Two or more people may own a property together as joint tenants in common (JTIC). In this type of ownership, each person owns a specific share of the property. For example, if two people own a property as JTIC, each person would own 50% of the property.
If one of the owners dies, their share of the property does not automatically go to the other owner. Instead, it goes to whoever is named in the owner's will.
Joint tenants in common is different from joint tenancy, in which all owners have an equal share of the property and the share of any owner who dies automatically goes to the other owners. Can I force the sale of a jointly owned property? Yes, you can force the sale of a jointly owned property, but only if all of the owners agree to sell. If even one owner does not want to sell, then the property cannot be sold against their wishes.
What is the difference between joint ownership and co-ownership?
There are a few key differences between joint ownership and co-ownership:
- Joint ownership always involves at least two people, while co-ownership can involve multiple people.
- Joint ownership always involves equal ownership shares, while co-ownership can involve unequal ownership shares.
- Joint ownership always gives each owner the right of survivorship, meaning that if one owner dies, the other owner(s) will automatically inherit their ownership share(s). Co-ownership does not necessarily have this right of survivorship. Is probate required for tenants in common? If the deceased person owned property as a tenant in common, probate is not required in order to transfer ownership of the deceased person's interest in the property to their heirs. However, if the deceased person owned the property jointly with someone else as a joint tenant, then probate would be required in order to transfer ownership of the property to the surviving joint tenant.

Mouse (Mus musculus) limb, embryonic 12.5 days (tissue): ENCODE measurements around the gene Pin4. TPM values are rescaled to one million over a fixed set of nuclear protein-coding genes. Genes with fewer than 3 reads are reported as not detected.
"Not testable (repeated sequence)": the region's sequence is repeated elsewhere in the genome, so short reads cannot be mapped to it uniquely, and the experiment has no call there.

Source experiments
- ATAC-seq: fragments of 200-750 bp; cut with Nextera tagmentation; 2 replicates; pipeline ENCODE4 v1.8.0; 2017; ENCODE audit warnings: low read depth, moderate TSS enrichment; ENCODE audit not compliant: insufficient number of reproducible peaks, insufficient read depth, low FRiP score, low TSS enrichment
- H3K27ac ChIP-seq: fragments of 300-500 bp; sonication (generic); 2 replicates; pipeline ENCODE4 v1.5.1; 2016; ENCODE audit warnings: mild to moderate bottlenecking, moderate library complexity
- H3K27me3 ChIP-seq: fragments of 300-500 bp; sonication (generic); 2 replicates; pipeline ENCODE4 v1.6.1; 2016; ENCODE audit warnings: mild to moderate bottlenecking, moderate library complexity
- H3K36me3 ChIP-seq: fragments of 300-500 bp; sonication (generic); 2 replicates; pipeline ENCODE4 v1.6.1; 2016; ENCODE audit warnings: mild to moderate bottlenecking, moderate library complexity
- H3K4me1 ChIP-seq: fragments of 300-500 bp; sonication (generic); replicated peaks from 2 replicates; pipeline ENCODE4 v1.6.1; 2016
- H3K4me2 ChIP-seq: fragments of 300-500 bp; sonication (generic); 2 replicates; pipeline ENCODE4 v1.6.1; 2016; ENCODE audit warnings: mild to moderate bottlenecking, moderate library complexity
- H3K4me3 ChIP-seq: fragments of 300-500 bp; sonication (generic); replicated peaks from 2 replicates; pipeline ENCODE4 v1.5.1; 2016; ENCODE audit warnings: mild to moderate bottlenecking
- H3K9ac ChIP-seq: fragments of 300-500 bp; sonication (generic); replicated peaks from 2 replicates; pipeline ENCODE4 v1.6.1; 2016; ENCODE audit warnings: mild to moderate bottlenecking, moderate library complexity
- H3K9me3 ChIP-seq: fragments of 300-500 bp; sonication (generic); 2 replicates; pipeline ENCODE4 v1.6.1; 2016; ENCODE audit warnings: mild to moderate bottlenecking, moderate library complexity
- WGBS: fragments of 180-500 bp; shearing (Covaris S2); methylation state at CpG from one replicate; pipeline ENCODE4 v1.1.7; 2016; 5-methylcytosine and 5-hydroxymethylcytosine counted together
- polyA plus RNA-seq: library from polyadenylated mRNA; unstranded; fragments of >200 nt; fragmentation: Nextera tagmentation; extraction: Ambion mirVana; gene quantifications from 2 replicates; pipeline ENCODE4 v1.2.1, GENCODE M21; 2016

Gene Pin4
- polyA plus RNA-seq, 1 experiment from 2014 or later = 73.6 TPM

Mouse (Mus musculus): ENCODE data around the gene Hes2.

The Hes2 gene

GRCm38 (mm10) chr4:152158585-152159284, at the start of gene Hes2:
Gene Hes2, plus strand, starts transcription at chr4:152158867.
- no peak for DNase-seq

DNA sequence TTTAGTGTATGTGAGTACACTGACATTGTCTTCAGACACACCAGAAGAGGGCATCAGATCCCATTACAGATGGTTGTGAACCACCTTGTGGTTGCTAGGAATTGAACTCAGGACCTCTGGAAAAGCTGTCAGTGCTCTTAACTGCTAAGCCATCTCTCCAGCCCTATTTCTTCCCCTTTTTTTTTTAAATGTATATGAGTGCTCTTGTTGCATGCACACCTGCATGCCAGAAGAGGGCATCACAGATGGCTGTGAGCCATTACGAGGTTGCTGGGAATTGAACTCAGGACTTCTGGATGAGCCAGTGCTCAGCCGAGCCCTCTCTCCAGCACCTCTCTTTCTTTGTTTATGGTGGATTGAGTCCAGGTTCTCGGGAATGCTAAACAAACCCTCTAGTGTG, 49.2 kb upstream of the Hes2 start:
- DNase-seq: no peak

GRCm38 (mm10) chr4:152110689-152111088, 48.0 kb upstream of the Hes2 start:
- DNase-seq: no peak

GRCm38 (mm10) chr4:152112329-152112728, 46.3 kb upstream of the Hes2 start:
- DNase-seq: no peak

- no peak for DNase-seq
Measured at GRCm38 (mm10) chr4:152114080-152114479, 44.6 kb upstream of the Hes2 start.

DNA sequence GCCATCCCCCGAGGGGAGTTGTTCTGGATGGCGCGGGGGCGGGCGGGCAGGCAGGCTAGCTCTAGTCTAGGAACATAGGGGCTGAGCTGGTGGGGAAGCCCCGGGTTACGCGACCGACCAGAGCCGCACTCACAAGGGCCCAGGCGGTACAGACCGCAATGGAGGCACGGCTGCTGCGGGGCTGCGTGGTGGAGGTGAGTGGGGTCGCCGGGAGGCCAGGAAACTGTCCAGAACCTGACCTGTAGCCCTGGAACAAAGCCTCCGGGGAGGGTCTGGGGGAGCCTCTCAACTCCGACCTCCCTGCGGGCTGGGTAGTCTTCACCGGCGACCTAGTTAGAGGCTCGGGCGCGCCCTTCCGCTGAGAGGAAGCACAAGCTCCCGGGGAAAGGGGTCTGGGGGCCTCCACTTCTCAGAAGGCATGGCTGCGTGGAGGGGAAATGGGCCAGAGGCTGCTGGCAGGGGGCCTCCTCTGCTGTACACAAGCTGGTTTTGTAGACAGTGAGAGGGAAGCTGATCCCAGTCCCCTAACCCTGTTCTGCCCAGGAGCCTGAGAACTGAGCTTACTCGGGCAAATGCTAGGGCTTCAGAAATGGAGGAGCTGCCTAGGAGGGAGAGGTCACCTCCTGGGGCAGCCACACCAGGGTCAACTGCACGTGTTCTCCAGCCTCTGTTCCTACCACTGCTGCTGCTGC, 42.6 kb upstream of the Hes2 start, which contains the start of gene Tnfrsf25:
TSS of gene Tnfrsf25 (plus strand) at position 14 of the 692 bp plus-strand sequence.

What is the difference between TIC and Jtwros?
There are a few key differences between TICs and jtwros:
1. Joint Tenancy with Right of Survivorship vs. Tenancy in Common
Jtwros is a type of ownership where two or more people own a property together and have the right of survivorship. This means that if one owner dies, the other owner(s) automatically inherit their share of the property.
TICs, on the other hand, are a type of co-ownership where each owner has a undivided interest in the property. This means that each owner has an equal right to use the entire property, but does not have the right of survivorship.
2. Equal vs. Unequal Shares
In a jtwros arrangement, each owner has an equal share in the property. This is not the case with a TIC, where each owner can have a different percentage of ownership.
3. Transferring Ownership
With a jtwros, ownership can only be transferred to the other owner (or owners) through death or a joint sale. With a TIC, each owner can transfer their interest in the property to whomever they choose, without the approval of the other owners. Do joint tenants with right of survivorship get a step up in basis? Yes, joint tenants with right of survivorship do get a step up in basis. When one joint tenant dies, the surviving tenant receives a step up in basis for the deceased tenant's share of the property. This step up in basis allows the surviving tenant to avoid paying capital gains tax on the deceased tenant's portion of the property.